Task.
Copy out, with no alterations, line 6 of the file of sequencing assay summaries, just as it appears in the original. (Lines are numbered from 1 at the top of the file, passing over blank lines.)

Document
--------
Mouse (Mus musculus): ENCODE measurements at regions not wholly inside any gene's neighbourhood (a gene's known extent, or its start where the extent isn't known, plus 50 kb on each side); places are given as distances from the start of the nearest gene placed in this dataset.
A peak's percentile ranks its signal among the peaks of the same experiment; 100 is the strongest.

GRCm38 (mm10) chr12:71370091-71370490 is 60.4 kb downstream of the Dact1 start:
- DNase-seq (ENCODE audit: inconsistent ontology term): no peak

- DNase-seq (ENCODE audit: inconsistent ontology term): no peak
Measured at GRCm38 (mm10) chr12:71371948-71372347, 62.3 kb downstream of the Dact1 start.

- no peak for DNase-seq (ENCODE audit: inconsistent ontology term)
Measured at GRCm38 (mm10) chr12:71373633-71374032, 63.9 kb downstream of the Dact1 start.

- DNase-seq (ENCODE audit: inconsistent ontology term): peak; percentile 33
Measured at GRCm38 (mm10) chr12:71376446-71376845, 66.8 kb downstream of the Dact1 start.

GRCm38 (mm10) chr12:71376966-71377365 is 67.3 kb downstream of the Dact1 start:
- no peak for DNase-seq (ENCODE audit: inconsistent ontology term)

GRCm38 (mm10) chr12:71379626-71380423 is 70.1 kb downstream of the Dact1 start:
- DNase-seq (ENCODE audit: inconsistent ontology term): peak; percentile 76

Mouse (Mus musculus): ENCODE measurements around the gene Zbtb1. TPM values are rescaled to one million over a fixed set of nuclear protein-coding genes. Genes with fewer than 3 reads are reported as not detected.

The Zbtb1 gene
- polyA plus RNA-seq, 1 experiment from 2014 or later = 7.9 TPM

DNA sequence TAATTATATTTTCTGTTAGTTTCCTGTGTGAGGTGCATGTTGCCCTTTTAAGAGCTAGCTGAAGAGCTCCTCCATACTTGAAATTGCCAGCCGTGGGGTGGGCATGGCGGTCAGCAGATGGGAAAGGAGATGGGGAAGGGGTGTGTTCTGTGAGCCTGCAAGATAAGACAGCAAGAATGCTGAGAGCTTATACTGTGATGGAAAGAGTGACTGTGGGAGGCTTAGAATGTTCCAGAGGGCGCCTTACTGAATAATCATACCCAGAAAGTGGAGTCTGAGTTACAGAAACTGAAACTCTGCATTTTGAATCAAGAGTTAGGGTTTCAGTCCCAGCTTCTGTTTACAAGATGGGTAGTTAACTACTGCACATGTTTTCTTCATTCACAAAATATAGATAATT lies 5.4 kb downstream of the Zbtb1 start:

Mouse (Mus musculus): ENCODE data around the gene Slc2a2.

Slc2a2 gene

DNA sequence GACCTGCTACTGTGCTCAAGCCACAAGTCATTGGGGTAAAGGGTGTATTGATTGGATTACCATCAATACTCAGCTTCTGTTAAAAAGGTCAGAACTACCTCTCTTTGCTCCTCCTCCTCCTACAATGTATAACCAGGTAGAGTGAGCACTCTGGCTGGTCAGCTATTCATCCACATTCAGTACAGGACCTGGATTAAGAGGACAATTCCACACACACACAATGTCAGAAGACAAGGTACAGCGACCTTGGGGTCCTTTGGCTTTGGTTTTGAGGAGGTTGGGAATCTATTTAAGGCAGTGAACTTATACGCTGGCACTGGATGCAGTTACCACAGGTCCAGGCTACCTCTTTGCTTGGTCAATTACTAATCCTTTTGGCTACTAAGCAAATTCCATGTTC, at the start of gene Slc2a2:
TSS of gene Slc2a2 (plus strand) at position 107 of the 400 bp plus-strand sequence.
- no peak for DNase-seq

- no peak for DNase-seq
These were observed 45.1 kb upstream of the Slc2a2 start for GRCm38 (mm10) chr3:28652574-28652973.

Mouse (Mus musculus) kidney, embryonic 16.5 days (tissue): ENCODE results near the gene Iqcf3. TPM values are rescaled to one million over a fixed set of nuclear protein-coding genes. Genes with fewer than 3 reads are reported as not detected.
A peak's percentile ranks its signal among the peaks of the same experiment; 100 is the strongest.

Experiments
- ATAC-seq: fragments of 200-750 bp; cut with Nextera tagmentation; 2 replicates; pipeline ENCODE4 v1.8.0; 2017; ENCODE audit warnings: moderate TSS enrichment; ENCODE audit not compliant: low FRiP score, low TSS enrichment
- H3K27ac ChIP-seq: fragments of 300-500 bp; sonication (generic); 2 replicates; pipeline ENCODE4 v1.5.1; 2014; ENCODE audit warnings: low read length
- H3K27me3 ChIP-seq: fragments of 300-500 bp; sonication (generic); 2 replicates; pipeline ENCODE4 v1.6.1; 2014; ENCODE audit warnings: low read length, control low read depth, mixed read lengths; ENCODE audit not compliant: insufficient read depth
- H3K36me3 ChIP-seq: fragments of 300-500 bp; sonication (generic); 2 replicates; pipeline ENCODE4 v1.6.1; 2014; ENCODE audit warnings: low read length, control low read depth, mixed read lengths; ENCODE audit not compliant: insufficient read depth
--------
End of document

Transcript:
Measured at GRCm38 (mm10) chr12:71371948-71372347, 62.3 kb downstream of the Dact1 start.